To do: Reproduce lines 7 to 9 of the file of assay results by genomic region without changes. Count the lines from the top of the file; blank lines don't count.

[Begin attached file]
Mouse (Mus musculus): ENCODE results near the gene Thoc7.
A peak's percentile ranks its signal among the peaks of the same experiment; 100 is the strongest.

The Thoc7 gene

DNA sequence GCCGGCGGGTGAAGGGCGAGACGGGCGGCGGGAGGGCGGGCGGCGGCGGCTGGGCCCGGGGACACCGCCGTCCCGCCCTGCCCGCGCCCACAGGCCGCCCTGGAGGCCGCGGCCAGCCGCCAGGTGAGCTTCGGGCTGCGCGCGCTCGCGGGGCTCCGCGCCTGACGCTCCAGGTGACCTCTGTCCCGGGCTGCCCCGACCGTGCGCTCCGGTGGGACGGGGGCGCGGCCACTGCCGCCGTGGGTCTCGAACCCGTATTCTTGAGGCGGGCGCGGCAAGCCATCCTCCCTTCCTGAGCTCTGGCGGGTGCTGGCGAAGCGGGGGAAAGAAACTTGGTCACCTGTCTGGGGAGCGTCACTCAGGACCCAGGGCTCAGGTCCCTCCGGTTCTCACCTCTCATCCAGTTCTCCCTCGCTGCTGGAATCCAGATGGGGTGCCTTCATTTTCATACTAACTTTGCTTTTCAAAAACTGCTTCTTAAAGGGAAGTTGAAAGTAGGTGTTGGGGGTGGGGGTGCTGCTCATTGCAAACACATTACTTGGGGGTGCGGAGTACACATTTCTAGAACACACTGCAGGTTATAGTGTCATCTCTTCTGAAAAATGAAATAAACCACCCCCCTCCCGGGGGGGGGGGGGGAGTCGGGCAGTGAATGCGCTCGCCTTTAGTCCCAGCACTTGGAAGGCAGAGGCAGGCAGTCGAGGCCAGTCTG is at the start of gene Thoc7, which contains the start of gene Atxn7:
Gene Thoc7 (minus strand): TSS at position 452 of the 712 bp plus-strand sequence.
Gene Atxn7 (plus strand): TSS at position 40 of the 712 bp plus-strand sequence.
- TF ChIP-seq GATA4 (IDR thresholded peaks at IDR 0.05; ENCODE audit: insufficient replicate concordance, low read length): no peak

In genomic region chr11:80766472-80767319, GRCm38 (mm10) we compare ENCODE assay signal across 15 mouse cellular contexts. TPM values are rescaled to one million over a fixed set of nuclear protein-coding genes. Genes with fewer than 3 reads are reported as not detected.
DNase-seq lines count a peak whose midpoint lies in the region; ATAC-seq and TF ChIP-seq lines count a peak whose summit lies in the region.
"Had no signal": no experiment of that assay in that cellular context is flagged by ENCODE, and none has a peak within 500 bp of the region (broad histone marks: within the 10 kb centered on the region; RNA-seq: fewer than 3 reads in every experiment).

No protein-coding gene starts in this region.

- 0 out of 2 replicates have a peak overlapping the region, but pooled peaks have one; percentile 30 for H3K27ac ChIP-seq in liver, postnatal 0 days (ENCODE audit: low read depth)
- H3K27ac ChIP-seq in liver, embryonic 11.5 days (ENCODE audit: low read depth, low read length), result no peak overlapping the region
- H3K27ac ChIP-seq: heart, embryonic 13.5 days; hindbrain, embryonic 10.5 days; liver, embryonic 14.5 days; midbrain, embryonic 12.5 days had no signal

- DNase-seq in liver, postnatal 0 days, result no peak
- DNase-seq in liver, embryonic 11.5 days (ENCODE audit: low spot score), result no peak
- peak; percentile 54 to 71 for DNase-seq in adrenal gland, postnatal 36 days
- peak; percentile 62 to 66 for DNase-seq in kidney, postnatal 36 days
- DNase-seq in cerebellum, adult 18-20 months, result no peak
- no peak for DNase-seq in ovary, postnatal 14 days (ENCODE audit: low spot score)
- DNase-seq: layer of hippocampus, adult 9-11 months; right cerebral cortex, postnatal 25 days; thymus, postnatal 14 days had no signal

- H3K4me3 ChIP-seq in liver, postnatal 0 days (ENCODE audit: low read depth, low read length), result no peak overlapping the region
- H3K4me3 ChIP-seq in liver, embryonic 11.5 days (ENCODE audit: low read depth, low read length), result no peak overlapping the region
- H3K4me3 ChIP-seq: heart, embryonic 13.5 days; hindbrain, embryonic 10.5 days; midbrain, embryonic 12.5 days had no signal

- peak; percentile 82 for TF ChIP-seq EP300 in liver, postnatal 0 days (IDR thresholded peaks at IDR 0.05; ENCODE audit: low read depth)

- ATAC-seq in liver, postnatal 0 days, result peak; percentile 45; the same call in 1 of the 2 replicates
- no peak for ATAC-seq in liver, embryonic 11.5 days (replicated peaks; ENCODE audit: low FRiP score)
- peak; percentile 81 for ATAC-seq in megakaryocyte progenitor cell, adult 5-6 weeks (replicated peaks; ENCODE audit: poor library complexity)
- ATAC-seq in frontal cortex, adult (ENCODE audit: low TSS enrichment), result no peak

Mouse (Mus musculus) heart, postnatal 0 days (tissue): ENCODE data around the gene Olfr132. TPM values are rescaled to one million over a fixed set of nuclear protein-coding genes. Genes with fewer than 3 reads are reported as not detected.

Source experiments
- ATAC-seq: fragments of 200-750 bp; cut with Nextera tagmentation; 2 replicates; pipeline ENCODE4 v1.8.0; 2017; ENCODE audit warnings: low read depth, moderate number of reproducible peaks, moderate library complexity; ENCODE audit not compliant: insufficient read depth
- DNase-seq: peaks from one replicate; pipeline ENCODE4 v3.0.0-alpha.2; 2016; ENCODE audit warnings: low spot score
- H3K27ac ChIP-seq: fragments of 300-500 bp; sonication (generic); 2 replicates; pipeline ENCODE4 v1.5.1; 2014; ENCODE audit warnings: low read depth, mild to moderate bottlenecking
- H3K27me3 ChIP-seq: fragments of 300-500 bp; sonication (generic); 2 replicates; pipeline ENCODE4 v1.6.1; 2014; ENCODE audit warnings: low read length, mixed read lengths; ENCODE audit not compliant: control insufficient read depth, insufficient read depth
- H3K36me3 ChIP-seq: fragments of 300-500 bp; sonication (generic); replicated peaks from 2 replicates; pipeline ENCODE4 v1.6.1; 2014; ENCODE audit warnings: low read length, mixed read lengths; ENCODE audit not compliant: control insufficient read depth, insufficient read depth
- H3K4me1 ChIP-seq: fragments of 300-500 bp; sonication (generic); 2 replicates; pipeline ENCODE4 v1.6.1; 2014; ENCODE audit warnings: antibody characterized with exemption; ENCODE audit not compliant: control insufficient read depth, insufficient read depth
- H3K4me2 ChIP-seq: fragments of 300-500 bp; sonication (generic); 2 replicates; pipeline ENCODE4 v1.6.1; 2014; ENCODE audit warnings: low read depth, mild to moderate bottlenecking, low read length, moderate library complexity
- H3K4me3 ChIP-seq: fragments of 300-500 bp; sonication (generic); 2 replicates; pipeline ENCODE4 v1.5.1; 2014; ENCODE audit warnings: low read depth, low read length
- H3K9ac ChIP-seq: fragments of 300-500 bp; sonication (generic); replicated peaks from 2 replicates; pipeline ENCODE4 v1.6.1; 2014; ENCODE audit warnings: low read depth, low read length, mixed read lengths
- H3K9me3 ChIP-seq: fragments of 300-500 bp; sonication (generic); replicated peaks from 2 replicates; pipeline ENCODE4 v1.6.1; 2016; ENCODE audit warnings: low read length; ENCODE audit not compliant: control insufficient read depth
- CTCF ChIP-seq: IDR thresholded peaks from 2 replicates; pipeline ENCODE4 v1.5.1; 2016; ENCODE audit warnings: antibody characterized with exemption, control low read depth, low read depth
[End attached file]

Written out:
- TF ChIP-seq GATA4 (IDR thresholded peaks at IDR 0.05; ENCODE audit: insufficient replicate concordance, low read length): no peak

In genomic region chr11:80766472-80767319, GRCm38 (mm10) we compare ENCODE assay signal across 15 mouse cellular contexts. TPM values are rescaled to one million over a fixed set of nuclear protein-coding genes. Genes with fewer than 3 reads are reported as not detected.
DNase-seq lines count a peak whose midpoint lies in the region; ATAC-seq and TF ChIP-seq lines count a peak whose summit lies in the region.